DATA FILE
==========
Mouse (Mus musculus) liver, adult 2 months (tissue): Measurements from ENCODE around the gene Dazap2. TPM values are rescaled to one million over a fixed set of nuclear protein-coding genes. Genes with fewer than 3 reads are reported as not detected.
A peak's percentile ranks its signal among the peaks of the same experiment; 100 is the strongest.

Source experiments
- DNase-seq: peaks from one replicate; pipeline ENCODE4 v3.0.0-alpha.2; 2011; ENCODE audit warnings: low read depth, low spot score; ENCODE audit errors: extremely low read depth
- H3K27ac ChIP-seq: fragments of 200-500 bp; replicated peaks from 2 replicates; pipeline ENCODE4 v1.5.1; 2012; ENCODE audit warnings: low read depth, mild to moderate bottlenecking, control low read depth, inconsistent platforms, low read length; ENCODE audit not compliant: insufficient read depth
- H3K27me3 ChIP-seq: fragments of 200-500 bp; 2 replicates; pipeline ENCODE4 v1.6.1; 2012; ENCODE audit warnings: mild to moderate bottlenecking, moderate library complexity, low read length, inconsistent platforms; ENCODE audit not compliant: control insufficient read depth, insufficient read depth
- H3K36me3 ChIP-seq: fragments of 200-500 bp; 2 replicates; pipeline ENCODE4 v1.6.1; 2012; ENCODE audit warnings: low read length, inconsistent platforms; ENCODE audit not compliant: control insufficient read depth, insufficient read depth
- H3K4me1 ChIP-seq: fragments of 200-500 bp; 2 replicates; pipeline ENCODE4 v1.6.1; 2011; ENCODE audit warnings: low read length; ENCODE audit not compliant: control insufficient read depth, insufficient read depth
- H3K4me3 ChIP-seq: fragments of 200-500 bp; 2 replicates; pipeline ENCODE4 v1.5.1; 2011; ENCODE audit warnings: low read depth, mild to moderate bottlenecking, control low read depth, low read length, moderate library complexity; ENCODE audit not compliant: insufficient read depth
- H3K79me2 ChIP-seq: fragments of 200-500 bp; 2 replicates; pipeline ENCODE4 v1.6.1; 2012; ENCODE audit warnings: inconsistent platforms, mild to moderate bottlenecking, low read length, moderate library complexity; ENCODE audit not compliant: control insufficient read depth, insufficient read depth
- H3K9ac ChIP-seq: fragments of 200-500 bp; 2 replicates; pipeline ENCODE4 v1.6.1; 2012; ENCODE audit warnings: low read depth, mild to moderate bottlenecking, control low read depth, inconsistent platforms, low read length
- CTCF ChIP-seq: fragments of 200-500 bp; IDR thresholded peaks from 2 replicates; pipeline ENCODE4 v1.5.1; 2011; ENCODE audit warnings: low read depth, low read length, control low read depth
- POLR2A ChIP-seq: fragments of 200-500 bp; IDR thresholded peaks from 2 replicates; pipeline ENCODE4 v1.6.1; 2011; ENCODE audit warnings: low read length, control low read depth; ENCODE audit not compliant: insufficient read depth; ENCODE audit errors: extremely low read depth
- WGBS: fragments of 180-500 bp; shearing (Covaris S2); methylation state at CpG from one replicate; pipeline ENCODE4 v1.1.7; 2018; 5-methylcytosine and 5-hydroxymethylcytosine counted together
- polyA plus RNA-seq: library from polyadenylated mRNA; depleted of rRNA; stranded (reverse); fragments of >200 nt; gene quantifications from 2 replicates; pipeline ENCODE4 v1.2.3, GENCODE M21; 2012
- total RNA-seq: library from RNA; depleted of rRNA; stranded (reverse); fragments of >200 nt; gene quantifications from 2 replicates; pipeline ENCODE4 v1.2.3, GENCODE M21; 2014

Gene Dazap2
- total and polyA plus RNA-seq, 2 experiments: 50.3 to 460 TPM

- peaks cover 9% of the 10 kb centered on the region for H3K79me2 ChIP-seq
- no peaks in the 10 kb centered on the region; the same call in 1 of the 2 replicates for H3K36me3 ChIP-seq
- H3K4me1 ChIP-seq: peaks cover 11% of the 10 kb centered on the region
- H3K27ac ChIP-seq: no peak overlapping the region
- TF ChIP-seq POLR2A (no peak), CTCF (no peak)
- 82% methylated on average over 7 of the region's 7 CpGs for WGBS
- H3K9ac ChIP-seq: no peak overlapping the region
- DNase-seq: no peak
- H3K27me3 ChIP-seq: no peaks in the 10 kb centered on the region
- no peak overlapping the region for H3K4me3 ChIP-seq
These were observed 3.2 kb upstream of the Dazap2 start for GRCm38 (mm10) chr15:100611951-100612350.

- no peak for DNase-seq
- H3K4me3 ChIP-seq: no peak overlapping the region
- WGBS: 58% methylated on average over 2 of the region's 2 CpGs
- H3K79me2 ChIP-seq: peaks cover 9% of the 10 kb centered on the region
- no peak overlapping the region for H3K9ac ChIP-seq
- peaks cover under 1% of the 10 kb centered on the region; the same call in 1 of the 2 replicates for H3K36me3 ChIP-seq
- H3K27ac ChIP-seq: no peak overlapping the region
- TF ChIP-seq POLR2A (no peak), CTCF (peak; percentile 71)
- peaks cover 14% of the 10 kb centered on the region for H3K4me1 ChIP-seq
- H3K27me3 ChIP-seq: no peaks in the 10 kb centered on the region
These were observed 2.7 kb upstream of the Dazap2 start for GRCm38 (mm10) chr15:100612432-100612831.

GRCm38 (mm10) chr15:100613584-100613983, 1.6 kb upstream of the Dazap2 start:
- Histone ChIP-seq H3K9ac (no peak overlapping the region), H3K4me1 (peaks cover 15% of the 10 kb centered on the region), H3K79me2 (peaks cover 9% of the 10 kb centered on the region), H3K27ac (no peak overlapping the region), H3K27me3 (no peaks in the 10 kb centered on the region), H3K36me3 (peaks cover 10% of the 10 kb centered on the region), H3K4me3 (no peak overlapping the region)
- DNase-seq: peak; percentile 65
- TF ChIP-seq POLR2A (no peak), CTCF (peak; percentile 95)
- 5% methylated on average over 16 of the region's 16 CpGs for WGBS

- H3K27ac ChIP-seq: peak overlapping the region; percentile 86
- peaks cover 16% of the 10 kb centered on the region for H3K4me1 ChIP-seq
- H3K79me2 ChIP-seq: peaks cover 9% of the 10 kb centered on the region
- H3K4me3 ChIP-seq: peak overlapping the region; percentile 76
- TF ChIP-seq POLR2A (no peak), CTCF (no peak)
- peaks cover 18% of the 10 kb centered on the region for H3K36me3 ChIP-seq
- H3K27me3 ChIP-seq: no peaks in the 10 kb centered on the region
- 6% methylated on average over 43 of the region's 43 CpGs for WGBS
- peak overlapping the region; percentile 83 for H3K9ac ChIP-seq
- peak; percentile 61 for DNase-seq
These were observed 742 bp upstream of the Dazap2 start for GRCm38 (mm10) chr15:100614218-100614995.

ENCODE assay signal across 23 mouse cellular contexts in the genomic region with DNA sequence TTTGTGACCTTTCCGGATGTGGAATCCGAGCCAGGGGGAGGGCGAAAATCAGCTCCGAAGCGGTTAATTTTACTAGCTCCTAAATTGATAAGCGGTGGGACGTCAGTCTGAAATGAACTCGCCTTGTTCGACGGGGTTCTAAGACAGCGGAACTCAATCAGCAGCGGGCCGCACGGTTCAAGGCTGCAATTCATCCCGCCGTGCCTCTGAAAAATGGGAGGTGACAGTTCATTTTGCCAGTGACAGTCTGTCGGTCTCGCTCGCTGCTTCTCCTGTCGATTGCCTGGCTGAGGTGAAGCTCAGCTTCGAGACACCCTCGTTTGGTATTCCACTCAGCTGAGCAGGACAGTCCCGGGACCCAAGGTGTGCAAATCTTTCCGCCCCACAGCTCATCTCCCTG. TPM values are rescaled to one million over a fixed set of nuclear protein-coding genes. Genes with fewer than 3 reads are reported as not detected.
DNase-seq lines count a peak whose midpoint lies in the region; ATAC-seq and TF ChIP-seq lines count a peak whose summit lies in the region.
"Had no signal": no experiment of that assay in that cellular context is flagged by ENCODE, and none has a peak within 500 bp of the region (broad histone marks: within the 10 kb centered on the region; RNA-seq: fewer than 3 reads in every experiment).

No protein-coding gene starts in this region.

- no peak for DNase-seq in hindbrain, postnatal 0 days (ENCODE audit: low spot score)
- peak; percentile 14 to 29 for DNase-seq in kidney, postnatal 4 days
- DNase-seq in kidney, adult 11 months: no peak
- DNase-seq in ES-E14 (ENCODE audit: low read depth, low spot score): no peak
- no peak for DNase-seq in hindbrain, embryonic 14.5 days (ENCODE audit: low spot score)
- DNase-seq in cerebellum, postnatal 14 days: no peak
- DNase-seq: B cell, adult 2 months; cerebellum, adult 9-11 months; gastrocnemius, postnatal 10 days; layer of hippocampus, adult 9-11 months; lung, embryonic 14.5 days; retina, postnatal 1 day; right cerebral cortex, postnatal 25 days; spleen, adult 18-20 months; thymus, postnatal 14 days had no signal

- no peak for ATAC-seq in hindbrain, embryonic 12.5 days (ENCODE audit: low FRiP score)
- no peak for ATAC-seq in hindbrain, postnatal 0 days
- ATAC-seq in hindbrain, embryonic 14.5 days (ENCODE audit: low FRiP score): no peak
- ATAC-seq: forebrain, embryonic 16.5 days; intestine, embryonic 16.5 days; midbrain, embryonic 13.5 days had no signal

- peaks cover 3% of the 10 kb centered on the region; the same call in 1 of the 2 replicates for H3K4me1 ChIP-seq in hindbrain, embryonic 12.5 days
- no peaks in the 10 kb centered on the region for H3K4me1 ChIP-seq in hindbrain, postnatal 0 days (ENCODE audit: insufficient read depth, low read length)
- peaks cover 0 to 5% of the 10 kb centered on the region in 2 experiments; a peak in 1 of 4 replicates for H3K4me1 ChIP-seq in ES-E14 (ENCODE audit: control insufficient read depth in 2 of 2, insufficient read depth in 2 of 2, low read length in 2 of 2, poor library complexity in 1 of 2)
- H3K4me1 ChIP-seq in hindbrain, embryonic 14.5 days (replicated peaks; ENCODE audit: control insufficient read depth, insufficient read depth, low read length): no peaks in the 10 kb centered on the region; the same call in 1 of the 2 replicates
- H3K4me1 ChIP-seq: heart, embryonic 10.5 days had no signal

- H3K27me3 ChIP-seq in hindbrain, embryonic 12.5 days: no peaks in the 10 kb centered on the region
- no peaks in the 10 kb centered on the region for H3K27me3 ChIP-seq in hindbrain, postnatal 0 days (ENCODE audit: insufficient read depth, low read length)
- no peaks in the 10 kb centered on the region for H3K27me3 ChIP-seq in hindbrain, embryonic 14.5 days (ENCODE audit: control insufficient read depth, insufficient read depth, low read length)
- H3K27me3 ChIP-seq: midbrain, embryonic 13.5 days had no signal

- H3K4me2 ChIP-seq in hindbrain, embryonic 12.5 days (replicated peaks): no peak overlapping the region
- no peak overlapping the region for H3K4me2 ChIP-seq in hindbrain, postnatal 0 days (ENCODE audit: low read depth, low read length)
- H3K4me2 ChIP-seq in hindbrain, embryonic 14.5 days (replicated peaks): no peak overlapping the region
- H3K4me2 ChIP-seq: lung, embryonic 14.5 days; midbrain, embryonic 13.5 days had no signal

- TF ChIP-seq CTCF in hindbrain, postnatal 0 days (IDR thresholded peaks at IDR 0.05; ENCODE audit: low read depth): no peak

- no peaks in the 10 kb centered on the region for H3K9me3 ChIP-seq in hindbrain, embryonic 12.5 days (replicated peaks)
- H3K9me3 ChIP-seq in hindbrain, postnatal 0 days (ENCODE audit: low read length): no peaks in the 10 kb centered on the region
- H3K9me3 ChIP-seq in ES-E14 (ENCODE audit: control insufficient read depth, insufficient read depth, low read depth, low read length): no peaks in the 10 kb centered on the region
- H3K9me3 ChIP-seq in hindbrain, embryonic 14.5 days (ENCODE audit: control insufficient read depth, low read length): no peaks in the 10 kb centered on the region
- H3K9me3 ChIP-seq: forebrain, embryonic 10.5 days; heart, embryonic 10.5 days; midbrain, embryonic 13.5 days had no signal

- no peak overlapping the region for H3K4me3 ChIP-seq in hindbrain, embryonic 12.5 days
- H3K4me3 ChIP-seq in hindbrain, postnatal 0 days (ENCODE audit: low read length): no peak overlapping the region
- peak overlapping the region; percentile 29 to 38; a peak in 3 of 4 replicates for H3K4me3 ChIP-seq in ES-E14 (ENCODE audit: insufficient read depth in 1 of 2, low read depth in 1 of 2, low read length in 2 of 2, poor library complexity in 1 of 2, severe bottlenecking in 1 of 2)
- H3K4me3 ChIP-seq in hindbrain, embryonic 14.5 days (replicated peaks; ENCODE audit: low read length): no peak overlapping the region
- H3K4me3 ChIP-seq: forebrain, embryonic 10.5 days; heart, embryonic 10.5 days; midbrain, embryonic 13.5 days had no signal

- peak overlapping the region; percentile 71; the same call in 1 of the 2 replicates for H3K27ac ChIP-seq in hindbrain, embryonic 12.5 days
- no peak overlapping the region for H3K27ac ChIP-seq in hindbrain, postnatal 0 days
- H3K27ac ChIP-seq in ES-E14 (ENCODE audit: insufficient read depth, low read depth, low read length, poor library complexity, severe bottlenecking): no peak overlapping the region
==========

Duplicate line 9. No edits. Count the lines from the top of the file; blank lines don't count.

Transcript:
- H3K4me3 ChIP-seq: fragments of 200-500 bp; 2 replicates; pipeline ENCODE4 v1.5.1; 2011; ENCODE audit warnings: low read depth, mild to moderate bottlenecking, control low read depth, low read length, moderate library complexity; ENCODE audit not compliant: insufficient read depth